American M18 Hellcat (Academy)

This is the Academy 13255 kit in 1/35 scale, of the ‘American M18 Hellcat’.

American M18 Hellcat


The M18 Hellcat (officially designated the 76mm Gun Motor Carriage M18 or M18 GMC for short) was an American tank destroyer of World War II, used in the Italian, European, and Pacific theatres, and in the Korean War.

It was the fastest armored vehicle in the American defense inventory of the 20th century. The speed was attained by keeping armor to a minimum, no more than one inch thick and roofless, open-top turrets (a standard design feature for all American fully tracked tank destroyers of World War II) and by powering the relatively small vehicle with a radial engine originally designed for aircraft usage.

The Hellcat, along with the M4 Sherman-based M10 tank destroyer and the highly effective, 90mm gun-armed M36 tank destroyer, provided American and Allied forces with a respectable mobile anti-tank capability against the newer German armored types.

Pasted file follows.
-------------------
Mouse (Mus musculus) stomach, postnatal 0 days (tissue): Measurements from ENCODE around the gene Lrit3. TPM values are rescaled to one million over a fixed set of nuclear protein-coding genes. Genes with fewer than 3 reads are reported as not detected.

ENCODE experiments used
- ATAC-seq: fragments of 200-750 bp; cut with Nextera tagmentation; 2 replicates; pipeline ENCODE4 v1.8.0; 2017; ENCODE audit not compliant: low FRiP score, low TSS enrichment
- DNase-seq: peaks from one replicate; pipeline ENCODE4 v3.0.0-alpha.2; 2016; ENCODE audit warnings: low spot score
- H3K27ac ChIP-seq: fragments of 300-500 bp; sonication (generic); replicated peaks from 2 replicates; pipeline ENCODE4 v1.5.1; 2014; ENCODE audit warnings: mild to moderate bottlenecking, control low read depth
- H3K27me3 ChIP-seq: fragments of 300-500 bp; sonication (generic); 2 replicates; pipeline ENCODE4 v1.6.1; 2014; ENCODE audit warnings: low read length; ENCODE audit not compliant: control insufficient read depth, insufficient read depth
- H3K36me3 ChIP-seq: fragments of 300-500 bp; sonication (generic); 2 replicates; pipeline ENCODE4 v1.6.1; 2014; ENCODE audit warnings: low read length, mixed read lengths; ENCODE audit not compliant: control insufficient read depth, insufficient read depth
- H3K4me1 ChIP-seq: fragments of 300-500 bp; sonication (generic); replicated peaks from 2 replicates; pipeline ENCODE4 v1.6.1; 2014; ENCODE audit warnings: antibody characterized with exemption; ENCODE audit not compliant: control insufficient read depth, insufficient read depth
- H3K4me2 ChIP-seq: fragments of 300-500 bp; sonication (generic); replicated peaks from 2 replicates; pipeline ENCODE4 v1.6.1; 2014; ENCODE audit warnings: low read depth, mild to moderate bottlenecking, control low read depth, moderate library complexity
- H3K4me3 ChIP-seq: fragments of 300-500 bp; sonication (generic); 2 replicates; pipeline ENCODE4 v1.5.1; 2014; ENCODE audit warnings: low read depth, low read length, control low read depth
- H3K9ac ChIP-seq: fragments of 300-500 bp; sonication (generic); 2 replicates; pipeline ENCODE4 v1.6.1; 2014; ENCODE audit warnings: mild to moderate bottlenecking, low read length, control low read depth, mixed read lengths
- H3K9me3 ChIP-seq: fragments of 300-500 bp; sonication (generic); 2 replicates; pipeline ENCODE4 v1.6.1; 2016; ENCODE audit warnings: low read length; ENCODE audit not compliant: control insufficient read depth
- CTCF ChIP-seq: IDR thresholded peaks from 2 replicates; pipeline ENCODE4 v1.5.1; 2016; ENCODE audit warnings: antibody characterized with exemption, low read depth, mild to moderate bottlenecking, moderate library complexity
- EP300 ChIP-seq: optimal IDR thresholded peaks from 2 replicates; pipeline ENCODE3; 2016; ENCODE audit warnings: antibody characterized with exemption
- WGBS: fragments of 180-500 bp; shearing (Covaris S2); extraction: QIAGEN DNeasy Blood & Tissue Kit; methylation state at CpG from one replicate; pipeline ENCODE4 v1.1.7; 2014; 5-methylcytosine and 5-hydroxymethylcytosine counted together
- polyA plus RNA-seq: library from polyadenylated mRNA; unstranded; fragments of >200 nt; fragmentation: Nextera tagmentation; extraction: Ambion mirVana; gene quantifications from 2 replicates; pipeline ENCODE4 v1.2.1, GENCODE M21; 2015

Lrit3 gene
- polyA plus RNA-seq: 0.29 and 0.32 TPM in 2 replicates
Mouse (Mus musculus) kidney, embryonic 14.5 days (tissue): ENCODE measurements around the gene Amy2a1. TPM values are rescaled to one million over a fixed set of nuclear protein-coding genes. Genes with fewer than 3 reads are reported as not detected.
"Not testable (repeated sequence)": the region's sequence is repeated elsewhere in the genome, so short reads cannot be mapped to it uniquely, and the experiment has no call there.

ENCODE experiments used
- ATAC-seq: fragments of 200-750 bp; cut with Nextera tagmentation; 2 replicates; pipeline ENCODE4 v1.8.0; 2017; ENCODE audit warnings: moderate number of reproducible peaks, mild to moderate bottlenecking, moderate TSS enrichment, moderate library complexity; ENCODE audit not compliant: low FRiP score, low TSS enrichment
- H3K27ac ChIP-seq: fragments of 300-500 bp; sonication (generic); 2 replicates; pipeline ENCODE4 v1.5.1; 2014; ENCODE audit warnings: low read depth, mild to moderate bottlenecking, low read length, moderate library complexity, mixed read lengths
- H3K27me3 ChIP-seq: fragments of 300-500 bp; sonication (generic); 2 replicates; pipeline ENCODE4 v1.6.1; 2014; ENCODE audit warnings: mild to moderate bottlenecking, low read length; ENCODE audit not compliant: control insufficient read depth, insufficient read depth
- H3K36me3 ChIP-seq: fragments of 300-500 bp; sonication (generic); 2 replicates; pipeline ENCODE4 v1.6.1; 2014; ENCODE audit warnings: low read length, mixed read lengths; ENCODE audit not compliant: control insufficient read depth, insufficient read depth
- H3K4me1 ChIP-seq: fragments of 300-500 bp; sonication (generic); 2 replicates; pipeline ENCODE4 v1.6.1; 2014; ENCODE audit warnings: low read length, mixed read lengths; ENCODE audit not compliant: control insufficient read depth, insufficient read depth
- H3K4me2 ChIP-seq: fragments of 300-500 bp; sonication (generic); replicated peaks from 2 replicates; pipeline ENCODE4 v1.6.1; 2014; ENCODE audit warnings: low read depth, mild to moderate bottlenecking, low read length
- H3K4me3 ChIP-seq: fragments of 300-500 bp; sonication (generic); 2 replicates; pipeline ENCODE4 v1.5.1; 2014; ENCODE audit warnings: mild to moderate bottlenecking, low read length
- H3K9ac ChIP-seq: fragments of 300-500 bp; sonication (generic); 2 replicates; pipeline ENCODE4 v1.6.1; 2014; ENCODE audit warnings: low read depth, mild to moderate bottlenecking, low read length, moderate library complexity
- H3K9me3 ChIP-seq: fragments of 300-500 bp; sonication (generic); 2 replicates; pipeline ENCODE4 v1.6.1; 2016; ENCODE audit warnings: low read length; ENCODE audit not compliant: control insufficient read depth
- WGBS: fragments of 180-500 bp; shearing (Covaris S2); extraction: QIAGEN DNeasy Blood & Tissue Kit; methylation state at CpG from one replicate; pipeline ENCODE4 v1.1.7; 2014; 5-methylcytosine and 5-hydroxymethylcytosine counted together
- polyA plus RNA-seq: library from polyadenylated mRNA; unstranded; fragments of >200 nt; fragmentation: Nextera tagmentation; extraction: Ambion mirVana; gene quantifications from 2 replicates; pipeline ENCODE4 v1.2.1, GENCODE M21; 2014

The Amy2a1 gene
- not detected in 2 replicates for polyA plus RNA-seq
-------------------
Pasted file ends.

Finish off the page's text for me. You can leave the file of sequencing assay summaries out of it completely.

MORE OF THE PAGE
Source: Wikipedia


German Self-Propelled Heavy Anti-Tank Gun Nashorn (Tamiya)

This is the Tamiya 35335 kit in 1/35 scale, of the ‘German Self-Propelled Heavy Anti-Tank Gun Nashorn’.

German Self-Propelled Heavy Anti-Tank Gun Nashorn


8.8cm of Destructive Power – The self-propelled heavy anti-tank gun Nashorn packed a formidable punch courtesy of a mammoth 71-caliber 8.8cm Pak43/1 gun which was one of the largest on the battlefield in WWII.

The vehicle was developed in all possible haste after the German Army had the unexpected surprise of meeting such overpowering opponents as the T34 and KV-1 upon its invasion of the Soviet Union. The recently-developed III/IV vehicle was used as a base for the Pak43/1 gun, which was capable of destroying enemy tanks from great distance. Top road speed was 42km/h thanks to its relatively light weight of 24 tons.

While deployment started in July 1943 under the moniker of Hornisse, it was given the new Nashorn designation from January of the next year, reportedly at the command of Hitler. 439 units were produced up to March 1945, and they served on both the Eastern and Western Fronts, providing heavy firepower for German forces.

Source: Tamiya website


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